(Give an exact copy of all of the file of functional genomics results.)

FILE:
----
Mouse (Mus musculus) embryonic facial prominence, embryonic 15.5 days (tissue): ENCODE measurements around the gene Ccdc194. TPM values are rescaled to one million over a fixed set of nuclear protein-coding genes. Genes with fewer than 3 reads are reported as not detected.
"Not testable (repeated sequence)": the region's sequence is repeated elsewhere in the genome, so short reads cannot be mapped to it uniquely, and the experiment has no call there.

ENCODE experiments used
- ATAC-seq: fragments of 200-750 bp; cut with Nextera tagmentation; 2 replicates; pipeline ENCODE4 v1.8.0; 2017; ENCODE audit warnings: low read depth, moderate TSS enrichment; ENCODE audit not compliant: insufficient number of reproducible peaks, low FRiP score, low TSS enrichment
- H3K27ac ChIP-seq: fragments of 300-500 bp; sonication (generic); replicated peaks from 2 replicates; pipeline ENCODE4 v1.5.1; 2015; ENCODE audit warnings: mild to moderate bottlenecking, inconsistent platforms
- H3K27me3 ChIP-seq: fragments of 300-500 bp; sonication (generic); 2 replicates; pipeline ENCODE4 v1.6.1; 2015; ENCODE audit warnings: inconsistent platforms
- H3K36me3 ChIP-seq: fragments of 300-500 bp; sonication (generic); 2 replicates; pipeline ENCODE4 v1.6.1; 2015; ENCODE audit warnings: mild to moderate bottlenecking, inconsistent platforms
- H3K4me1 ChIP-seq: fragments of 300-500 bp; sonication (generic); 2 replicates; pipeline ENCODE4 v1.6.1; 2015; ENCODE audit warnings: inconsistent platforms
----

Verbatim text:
Mouse (Mus musculus) embryonic facial prominence, embryonic 15.5 days (tissue): ENCODE measurements around the gene Ccdc194. TPM values are rescaled to one million over a fixed set of nuclear protein-coding genes. Genes with fewer than 3 reads are reported as not detected.
"Not testable (repeated sequence)": the region's sequence is repeated elsewhere in the genome, so short reads cannot be mapped to it uniquely, and the experiment has no call there.

ENCODE experiments used
- ATAC-seq: fragments of 200-750 bp; cut with Nextera tagmentation; 2 replicates; pipeline ENCODE4 v1.8.0; 2017; ENCODE audit warnings: low read depth, moderate TSS enrichment; ENCODE audit not compliant: insufficient number of reproducible peaks, low FRiP score, low TSS enrichment
- H3K27ac ChIP-seq: fragments of 300-500 bp; sonication (generic); replicated peaks from 2 replicates; pipeline ENCODE4 v1.5.1; 2015; ENCODE audit warnings: mild to moderate bottlenecking, inconsistent platforms
- H3K27me3 ChIP-seq: fragments of 300-500 bp; sonication (generic); 2 replicates; pipeline ENCODE4 v1.6.1; 2015; ENCODE audit warnings: inconsistent platforms
- H3K36me3 ChIP-seq: fragments of 300-500 bp; sonication (generic); 2 replicates; pipeline ENCODE4 v1.6.1; 2015; ENCODE audit warnings: mild to moderate bottlenecking, inconsistent platforms
- H3K4me1 ChIP-seq: fragments of 300-500 bp; sonication (generic); 2 replicates; pipeline ENCODE4 v1.6.1; 2015; ENCODE audit warnings: inconsistent platforms